Practice Architecture worked alongside hemp farmers to erect this zero carbon home in Cambridgeshire, England, from pre-fabricated panels in just two days.
Flat House is located on Margent Farm, a 53-acre farming facility in rural Cambridgeshire that aims to show off the capabilities of hemp – a fast-growing strain of the cannabis plant.
Hemp is already used commercially to manufacture everything from clothing to biofuel. It's increasingly being employed as an eco-friendly building material because of its ability to sequester carbon.
Margent Farm cultivates its own supply of hemp, and challenged Practice Architecture to use the plant to create an on-site residence with "incredibly low embodied carbon".
The resulting house is also off-grid, with heating and power provided by a biomass boiler and a photovoltaic (PV) array – a system of solar-energy panels – on the roof.
The architects are currently awaiting paperwork which confirms that the home's design means it's zero-carbon.
According to Practice Architecture, the zero-carbon measure is typically assessed by the lifetime carbon cost of a building, rather than the embodied carbon levels at the time of construction.
Whilst they would favour use of the latter benchmark by the industry, they are more concerned with the materials used to build Flat House than the zero-carbon designation itself.
"The radical thing about the building is not so much it's zero-carbon status but more the use of naturally grown materials, the designing out of plastics wherever possible and it's very low embodied carbon when compared to conventional construction," the practice told Dezeen.
Practice Architecture additionally saw the project as a chance to trial using hemp and pre-fabricated building techniques on a large scale.
"We have been working with hemp for a while but this is the first project where we have designed and employed a pre-fabricated panel system," the studio told Dezeen.
"Developing an offsite system allowed us to build efficiently, at speed and to build through the colder months of the year – something that can be difficult with standard hemp construction."
Working off-site with engineers and material specialists, the studio developed large panels made from hempcrete – a mixture of hemp and lime.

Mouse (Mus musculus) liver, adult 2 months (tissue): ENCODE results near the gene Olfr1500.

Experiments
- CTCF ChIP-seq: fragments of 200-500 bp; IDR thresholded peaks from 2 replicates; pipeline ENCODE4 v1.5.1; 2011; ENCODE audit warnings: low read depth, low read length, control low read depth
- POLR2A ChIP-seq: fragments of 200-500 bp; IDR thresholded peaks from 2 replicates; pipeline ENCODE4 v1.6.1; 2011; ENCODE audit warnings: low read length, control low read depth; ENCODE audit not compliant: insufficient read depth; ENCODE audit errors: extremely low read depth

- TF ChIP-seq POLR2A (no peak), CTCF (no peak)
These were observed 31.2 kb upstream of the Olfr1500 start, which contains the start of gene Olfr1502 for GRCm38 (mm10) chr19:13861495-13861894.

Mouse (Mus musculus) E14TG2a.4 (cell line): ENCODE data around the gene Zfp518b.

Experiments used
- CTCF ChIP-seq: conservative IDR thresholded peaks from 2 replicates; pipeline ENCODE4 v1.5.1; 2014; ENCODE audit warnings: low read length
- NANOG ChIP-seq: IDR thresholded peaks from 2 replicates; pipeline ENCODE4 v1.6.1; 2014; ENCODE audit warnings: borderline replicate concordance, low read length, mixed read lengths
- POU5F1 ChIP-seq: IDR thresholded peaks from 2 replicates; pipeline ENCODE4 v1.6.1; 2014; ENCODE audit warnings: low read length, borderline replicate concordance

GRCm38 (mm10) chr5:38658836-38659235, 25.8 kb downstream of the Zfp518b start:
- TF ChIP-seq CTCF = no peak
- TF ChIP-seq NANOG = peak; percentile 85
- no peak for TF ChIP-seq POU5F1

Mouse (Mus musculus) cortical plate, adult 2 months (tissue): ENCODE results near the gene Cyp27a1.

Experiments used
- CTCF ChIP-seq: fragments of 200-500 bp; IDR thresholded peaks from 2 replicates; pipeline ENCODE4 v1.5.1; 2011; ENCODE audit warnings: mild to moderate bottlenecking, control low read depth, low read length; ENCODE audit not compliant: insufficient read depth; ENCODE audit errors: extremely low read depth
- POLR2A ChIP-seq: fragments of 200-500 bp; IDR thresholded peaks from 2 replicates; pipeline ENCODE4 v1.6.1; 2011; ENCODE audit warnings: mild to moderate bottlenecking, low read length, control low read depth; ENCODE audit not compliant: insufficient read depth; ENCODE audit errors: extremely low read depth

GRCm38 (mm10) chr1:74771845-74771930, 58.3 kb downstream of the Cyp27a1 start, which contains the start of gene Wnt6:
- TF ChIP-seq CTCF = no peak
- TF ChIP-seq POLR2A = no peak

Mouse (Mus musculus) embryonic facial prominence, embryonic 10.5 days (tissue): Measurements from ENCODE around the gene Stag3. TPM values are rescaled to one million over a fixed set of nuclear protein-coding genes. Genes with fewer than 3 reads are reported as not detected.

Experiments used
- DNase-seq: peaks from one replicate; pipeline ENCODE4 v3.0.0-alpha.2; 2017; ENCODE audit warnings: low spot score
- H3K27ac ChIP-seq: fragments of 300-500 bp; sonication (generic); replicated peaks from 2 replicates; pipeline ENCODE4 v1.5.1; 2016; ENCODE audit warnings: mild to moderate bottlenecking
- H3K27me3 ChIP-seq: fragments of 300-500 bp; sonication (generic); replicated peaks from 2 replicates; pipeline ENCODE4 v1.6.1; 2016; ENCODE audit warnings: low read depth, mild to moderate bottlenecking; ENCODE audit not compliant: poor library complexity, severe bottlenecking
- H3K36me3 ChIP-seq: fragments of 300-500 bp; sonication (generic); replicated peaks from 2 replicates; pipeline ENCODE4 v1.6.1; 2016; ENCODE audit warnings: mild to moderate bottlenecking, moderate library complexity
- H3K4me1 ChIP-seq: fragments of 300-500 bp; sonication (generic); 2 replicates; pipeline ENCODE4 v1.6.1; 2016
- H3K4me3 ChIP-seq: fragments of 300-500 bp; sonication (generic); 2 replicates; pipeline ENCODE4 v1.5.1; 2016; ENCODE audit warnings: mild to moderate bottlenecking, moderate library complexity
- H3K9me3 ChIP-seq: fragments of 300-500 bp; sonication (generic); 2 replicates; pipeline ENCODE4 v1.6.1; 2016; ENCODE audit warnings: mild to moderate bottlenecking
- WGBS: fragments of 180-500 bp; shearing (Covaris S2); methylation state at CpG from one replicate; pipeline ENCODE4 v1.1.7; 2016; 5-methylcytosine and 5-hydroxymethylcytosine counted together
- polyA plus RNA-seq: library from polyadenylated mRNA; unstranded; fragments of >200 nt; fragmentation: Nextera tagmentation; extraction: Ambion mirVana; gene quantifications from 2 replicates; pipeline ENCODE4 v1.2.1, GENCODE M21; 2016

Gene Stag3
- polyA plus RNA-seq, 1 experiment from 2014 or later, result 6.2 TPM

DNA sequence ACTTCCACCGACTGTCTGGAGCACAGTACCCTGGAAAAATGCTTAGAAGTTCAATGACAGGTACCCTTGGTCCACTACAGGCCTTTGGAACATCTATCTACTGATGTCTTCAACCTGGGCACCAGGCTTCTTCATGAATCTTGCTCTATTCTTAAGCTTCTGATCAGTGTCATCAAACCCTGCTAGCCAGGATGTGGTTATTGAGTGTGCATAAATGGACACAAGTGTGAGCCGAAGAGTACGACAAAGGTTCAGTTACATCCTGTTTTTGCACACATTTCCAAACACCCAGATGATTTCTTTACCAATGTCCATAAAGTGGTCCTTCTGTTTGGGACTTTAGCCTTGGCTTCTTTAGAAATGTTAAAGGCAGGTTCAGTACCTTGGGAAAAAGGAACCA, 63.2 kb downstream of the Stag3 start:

These were then transported back to the farm and, over the course of just two days, erected to form the structural shell of Flat House. The property was constructed over the footprint of a pre-existing barn.
The panels have been left exposed on the inside of the house, creating warm, textured surfaces throughout the living spaces. This is complemented by several timber elements like the doors, staircase balustrade and support columns.
"The materials are breathable meaning they regulate the moisture in the air, resisting damp and mould and leading to a healthier environment and air quality," added the studio.
Bedrooms and a bathroom are arranged across the home's ground level, along with a double-height sitting area that's almost entirely fronted by glass. Its dressed with an array of wooden furnishings and woven floor coverings.
The project additionally saw Practice Architecture and Margent Farm develop hemp-fibre tiles, which have been used to clad the house's external facade. Each tile is bound with sugar-based resin sourced from agricultural waste.
Margent Farm is headed up by TV and film producer Steve Barron and his business partner Fawnda Denham.
They've previously teamed up with Mayfair members club The Conduit to create hemp-based serving trays, drinks coasters and coat-check tags.
A growing number of architects and designers are experimenting with hempcrete in light of the current climate crisis.
Tav Group used the material last year to build a hillside home in Israel for a collective of environmentally conscious artists. Martens Van Caimere also applied thick layers of hempcrete around a Belgian residence to help it retain heat during the colder months.
Photography is by Oskar Proctor.